Newsgirl was a one-night only performance, but no worries—there are lots more life-changing, life-affirming true stories to come tonight and this weekend at the fest, which includes solo shows and panel discussions. The Soulo Theatre Festival continues at Red Sandcastle Theatre till May 28; check out the full schedule and purchase advance tickets and get your festival pass.

Department of corrections: The original post for the show mentioned that Howe studied theatre in Toronto; it was actually Hamilton. The error has been corrected.

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Toronto Fringe: Blood, sweat, tears & heart as you root for the underdog in Bout

Matthew Gouveia & Stephanie Carpanini in Bout - photo by Chantale Renee
Matthew Gouveia & Stephanie Carpanini in Bout – photo by Chantale Renee

A struggling actor drawn to the boxing ring. A has-been boxer turned trainer.

As we enter the gym, you can smell the hard work, the fight, the sweat. A lone woman jumps rope in the ring as her trainer catches a cat nap off to the side, classical music blaring over the speakers.

Inspired by her training with three-time world champion, Olympic boxer Mary Spencer, Stephanie Carpanini wrote The Greatest – seven years later, in collaboration with Matthew Gouveia, that one-woman show has been re-imagined as Bout, produced by Sats Theatre and running at Sully’s Boxing Gym (1024 Dupont St., on the north side, a bit west of Dovercourt) during the Toronto Fringe Festival.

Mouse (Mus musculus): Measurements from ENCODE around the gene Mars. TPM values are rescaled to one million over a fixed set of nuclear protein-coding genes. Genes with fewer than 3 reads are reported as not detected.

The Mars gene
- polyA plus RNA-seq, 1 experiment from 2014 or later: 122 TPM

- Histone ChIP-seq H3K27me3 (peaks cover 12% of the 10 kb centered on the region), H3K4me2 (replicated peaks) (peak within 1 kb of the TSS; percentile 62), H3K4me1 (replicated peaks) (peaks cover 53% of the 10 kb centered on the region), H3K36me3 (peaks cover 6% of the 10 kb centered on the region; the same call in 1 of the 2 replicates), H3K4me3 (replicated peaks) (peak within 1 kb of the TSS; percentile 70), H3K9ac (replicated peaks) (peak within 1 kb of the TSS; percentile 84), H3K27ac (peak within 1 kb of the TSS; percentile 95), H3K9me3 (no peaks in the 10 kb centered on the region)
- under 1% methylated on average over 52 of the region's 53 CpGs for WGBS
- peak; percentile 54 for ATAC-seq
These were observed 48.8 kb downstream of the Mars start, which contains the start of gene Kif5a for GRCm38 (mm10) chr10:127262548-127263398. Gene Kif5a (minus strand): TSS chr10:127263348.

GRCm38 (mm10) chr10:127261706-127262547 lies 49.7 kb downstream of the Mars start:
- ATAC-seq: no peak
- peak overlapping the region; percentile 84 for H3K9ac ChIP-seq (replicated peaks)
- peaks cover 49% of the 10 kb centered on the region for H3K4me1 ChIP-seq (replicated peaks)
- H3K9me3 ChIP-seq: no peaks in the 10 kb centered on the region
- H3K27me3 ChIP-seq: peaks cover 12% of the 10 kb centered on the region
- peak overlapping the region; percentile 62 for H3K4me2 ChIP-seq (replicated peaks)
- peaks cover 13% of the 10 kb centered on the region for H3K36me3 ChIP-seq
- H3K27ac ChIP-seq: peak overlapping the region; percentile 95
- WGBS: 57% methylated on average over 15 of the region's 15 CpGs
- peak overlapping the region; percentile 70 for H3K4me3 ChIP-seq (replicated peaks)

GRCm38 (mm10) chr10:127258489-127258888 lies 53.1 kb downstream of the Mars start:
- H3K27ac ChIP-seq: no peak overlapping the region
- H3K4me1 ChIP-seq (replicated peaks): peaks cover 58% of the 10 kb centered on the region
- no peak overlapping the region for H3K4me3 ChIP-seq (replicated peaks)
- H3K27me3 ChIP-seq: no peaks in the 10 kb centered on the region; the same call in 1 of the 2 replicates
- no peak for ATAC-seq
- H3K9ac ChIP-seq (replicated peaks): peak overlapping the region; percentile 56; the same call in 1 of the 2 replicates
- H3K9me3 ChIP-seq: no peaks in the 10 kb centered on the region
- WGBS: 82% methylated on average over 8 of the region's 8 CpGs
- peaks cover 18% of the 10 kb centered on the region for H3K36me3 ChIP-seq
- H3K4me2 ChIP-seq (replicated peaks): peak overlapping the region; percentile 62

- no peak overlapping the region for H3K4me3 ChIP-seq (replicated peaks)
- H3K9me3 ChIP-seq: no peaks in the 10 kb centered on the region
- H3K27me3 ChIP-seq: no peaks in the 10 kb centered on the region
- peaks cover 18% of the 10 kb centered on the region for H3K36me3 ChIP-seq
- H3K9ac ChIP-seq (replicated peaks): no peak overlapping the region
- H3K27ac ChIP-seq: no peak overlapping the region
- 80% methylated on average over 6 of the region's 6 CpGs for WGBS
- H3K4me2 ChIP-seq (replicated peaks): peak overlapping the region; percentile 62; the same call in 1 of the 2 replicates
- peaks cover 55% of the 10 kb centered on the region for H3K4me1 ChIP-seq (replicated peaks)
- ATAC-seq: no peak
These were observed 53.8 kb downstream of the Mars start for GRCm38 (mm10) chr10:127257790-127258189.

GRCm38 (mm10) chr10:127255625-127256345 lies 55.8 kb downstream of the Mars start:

Jackie (Carpanini) is a “stumble bum” in auditions, waiting tables to make ends meet in her daily battle to make her mark in the world. Down, but not out, her sense of fight and lifelong fascination with boxing take her to a boxing gym, where she meets “Coach” Manny (Gouveia) and embarks on a journey of hard knocks training and discipline – and the fight of her life.

Incorporating moments from three of the best boxing movies ever made (Raging Bull, Rocky and Million Dollar Baby), Bout tells the story of an everywoman who feels like a nobody, but still strives to be a somebody. Carpanini’s Jackie is full of drive, deep longing and guts. This actor turned boxer is stubborn, determined and unwilling to give up as she pushes herself to be better – an inspiring character that you can’t help but root for. Gouveia’s Manny is a Portuguese Canadian who talks like an Italian; he has a way of cutting through the bullshit and getting to the point – and the heart – of a matter with dead-eye accuracy. He is tough and relentless in his pursuit of excellence, his rough exterior tempered by a big heart and abiding love of the sport.

The site-specific venue, with its accompanying atmosphere and training gear, puts the audience solidly in this world. The fight scene (Chelsea Ferrando as Jackie’s opponent, and Margaret Evraire and Emily Jeffries as the Ring Girls) near the top of the show and the training exercises throughout are intense and evocative of the hard physical, mental and emotional work. And when Jackie’s jumping rope, you can feel the ground vibrating, thumping like a heart pounding blood through veins.

Bout immerses you in the blood, sweat and tears of an underdog full of fight and heart – and features truly beautiful, honest and nuanced performances from Carpanini and Gouveia.

Bout runs every night at Sully’s Gym (except for no show on Mon, July 6) at 10 p.m. – check the show’s Fringe page for more info.